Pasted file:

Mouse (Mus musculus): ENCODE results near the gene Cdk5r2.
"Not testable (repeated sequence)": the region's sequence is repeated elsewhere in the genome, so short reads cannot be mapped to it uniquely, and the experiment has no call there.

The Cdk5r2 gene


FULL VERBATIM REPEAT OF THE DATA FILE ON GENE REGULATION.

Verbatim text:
Mouse (Mus musculus): ENCODE results near the gene Cdk5r2.
"Not testable (repeated sequence)": the region's sequence is repeated elsewhere in the genome, so short reads cannot be mapped to it uniquely, and the experiment has no call there.

The Cdk5r2 gene